Predicting multiple sclerosis following isolated optic neuritis in children
Article first published online: 12 MAY 2013
© 2013 The Author(s) European Journal of Neurology © 2013 EFNS
European Journal of Neurology
Volume 20, Issue 9, pages 1292–1296, September 2013
How to Cite
Heussinger, N., Kontopantelis, E., Rompel, O., Paulides, M. and Trollmann, R. (2013), Predicting multiple sclerosis following isolated optic neuritis in children. European Journal of Neurology, 20: 1292–1296. doi: 10.1111/ene.12184
- Issue published online: 29 JUL 2013
- Article first published online: 12 MAY 2013
- Manuscript Accepted: 25 MAR 2013
- Manuscript Received: 25 NOV 2012
- evoked potentials/visual;
- immunomodulatory therapy;
- magnetic resonance imaging;
- multiple sclerosis;
- optic neuritis;
Background and purpose
Isolated optic neuritis (ON) is frequently the initial symptom of multiple sclerosis (MS). The aim of our study was to investigate the risk of conversion to MS in children following isolated ON and to evaluate the performance of current diagnostic methods such as cranial magnetic resonance imaging (cMRI), visual evoked potentials (VEPs) and oligoclonal bands in spinal fluid (OCB) as predictive factors for MS development.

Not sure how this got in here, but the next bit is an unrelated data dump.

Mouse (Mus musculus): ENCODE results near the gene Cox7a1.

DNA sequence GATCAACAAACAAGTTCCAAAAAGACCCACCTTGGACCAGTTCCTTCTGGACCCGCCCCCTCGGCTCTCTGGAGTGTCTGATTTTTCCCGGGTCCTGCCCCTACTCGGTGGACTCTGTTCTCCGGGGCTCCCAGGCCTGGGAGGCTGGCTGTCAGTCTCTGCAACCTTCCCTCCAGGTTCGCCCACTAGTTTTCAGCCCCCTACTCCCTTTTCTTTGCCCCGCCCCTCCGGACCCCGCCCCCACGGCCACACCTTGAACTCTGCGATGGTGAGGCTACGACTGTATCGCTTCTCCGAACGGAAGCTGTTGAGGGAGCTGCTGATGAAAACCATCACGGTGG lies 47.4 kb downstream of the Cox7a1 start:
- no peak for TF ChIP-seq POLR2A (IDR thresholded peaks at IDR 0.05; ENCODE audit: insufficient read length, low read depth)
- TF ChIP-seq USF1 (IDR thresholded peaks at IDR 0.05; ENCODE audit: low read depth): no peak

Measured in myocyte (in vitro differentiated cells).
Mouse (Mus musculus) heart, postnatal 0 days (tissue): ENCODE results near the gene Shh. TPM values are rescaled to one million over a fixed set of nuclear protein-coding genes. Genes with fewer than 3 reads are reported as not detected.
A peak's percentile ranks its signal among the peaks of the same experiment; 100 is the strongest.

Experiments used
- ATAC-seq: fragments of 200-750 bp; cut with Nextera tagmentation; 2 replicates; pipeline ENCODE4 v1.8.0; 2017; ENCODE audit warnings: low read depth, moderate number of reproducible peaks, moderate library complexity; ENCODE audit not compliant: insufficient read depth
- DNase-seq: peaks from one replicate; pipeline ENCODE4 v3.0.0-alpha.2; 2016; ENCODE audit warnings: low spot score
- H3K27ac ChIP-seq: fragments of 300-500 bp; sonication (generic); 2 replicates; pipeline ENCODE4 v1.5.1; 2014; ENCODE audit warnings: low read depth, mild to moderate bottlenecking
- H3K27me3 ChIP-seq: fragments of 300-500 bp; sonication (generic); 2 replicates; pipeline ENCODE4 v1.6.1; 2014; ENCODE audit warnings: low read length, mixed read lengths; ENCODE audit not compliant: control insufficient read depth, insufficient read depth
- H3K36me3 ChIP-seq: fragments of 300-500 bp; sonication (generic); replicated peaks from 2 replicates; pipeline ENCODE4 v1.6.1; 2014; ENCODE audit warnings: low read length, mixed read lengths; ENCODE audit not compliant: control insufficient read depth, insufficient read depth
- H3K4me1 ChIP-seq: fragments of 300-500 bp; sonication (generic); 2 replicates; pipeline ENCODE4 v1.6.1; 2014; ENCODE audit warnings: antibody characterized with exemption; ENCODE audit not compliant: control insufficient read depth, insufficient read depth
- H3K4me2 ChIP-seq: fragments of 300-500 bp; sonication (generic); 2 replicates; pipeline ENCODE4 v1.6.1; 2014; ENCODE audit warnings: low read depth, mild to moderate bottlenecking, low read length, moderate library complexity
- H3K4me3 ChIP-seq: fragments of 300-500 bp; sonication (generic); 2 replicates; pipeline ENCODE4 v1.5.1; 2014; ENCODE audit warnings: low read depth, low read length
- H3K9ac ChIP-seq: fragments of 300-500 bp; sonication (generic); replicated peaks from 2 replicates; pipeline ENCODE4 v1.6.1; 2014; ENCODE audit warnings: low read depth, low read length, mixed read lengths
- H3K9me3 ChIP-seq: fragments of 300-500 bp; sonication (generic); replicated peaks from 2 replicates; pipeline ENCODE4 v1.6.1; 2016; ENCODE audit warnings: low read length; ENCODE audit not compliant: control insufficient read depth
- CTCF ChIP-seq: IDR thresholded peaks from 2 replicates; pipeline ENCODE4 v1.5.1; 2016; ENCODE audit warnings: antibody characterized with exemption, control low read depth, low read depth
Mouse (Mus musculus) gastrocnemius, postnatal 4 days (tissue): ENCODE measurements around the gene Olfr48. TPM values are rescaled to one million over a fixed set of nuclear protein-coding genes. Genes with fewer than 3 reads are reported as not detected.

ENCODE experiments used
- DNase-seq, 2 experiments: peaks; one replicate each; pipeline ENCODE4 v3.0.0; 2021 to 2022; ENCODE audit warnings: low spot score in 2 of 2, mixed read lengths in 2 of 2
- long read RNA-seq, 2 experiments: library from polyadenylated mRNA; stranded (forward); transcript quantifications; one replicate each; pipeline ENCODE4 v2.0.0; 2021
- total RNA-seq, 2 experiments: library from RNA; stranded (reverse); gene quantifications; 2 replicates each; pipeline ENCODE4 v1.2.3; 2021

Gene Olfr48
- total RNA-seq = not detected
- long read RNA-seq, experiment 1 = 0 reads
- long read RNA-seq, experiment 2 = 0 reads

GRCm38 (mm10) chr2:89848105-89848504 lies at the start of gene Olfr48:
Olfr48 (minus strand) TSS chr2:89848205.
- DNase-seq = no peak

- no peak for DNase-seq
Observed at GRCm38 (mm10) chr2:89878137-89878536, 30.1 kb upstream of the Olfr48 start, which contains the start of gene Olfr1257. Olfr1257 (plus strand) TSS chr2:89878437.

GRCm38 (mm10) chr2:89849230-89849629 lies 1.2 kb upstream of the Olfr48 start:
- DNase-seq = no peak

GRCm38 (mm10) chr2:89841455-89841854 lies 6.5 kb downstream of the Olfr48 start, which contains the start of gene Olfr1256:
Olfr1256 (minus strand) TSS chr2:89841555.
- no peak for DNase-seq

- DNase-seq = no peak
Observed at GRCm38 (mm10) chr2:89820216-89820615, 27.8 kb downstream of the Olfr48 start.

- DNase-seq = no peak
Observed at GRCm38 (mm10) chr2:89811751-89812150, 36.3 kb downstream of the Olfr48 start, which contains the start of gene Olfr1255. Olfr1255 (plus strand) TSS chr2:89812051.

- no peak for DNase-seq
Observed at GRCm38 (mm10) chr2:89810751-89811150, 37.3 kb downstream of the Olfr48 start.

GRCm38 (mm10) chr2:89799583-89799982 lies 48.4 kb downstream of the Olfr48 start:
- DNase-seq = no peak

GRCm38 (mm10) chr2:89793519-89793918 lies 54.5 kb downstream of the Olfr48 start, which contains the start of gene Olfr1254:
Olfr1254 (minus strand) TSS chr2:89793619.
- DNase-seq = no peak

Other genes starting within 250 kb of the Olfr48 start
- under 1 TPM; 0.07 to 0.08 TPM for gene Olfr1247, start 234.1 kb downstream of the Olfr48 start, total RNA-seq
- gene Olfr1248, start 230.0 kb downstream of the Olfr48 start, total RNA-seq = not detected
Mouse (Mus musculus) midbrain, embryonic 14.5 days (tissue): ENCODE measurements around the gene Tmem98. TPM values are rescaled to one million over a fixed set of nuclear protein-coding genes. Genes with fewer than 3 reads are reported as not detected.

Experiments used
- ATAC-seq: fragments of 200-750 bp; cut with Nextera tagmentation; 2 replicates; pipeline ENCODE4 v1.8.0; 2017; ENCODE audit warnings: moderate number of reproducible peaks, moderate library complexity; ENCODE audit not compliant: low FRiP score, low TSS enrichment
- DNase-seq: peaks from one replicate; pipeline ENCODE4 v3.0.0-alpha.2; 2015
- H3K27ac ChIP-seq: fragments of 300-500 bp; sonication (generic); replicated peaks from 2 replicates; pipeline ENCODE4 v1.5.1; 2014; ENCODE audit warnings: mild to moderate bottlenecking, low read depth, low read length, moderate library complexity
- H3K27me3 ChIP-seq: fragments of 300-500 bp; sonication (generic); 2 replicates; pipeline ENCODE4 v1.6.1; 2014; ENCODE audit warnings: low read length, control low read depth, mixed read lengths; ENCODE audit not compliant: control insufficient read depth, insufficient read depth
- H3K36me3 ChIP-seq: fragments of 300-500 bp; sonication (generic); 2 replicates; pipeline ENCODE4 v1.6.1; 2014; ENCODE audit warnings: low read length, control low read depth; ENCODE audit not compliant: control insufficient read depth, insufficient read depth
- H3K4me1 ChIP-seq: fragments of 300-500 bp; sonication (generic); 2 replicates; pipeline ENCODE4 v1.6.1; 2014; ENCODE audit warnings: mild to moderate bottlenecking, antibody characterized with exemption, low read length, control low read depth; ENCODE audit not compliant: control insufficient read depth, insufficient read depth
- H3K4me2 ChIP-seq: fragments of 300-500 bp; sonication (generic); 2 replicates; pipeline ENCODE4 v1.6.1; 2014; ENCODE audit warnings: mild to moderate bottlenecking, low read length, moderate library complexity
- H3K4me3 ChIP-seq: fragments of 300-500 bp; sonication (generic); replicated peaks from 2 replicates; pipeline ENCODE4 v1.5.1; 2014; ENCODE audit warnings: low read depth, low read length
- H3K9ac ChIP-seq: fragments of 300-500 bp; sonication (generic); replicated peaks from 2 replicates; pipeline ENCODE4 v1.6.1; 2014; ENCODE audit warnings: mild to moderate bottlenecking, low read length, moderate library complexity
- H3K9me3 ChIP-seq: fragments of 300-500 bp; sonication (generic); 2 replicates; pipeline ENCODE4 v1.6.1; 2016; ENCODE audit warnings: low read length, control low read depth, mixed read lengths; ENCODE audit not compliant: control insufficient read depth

Medical records of 159 patients presenting with acute ON between 2000 and 2010 at the Department of Pediatrics, University of Erlangen, were screened; 34 patients with isolated ON were identified. Progression to MS was defined according to the revised McDonald criteria 2005. Age, sex, VEPs, ON type, cMRI, OCB and visual recovery were assessed as predictors of progression to MS using simple logistic regressions. A multiple logistic regression model included variables found to be significant in univariate analyses.
Abnormal cMRI was associated with an increase in the odds of MS development (odds ratio 20.57; 95% CI 2.16–196.10, P < 0.001), as was positive OCB (odds ratio 12.0; 95% CI 1.29–111.32, P = 0.001). However, only cMRI remained statistically significant in multiple regressions.
Multiple sclerosis-like cMRI lesions and OCB are suitable for assessing the risk of progression to MS following isolated ON, as children with both cMRI abnormalities and positive OCB at onset of ON are at high risk of developing MS.